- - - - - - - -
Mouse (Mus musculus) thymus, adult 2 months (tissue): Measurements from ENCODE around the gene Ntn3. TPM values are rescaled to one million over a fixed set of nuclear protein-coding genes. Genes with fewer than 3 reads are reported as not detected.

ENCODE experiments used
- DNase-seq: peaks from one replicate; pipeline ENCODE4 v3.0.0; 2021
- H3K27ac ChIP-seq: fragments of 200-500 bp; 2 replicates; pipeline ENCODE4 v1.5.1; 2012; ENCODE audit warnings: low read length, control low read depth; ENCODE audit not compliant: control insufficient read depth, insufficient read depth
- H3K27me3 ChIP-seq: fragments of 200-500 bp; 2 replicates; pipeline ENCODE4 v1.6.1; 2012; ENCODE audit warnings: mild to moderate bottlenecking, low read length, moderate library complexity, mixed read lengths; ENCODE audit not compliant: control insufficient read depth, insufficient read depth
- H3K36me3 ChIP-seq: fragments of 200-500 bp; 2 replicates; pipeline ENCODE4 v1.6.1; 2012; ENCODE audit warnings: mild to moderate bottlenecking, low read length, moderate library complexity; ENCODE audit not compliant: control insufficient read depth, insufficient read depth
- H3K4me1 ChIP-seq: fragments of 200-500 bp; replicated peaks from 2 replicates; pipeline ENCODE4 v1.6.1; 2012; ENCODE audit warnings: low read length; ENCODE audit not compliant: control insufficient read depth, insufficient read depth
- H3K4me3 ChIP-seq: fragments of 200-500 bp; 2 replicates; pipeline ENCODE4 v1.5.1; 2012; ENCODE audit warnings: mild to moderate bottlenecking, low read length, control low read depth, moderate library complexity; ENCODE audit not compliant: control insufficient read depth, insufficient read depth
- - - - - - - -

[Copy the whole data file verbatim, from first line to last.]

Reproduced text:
Mouse (Mus musculus) thymus, adult 2 months (tissue): Measurements from ENCODE around the gene Ntn3. TPM values are rescaled to one million over a fixed set of nuclear protein-coding genes. Genes with fewer than 3 reads are reported as not detected.

ENCODE experiments used
- DNase-seq: peaks from one replicate; pipeline ENCODE4 v3.0.0; 2021
- H3K27ac ChIP-seq: fragments of 200-500 bp; 2 replicates; pipeline ENCODE4 v1.5.1; 2012; ENCODE audit warnings: low read length, control low read depth; ENCODE audit not compliant: control insufficient read depth, insufficient read depth
- H3K27me3 ChIP-seq: fragments of 200-500 bp; 2 replicates; pipeline ENCODE4 v1.6.1; 2012; ENCODE audit warnings: mild to moderate bottlenecking, low read length, moderate library complexity, mixed read lengths; ENCODE audit not compliant: control insufficient read depth, insufficient read depth
- H3K36me3 ChIP-seq: fragments of 200-500 bp; 2 replicates; pipeline ENCODE4 v1.6.1; 2012; ENCODE audit warnings: mild to moderate bottlenecking, low read length, moderate library complexity; ENCODE audit not compliant: control insufficient read depth, insufficient read depth
- H3K4me1 ChIP-seq: fragments of 200-500 bp; replicated peaks from 2 replicates; pipeline ENCODE4 v1.6.1; 2012; ENCODE audit warnings: low read length; ENCODE audit not compliant: control insufficient read depth, insufficient read depth
- H3K4me3 ChIP-seq: fragments of 200-500 bp; 2 replicates; pipeline ENCODE4 v1.5.1; 2012; ENCODE audit warnings: mild to moderate bottlenecking, low read length, control low read depth, moderate library complexity; ENCODE audit not compliant: control insufficient read depth, insufficient read depth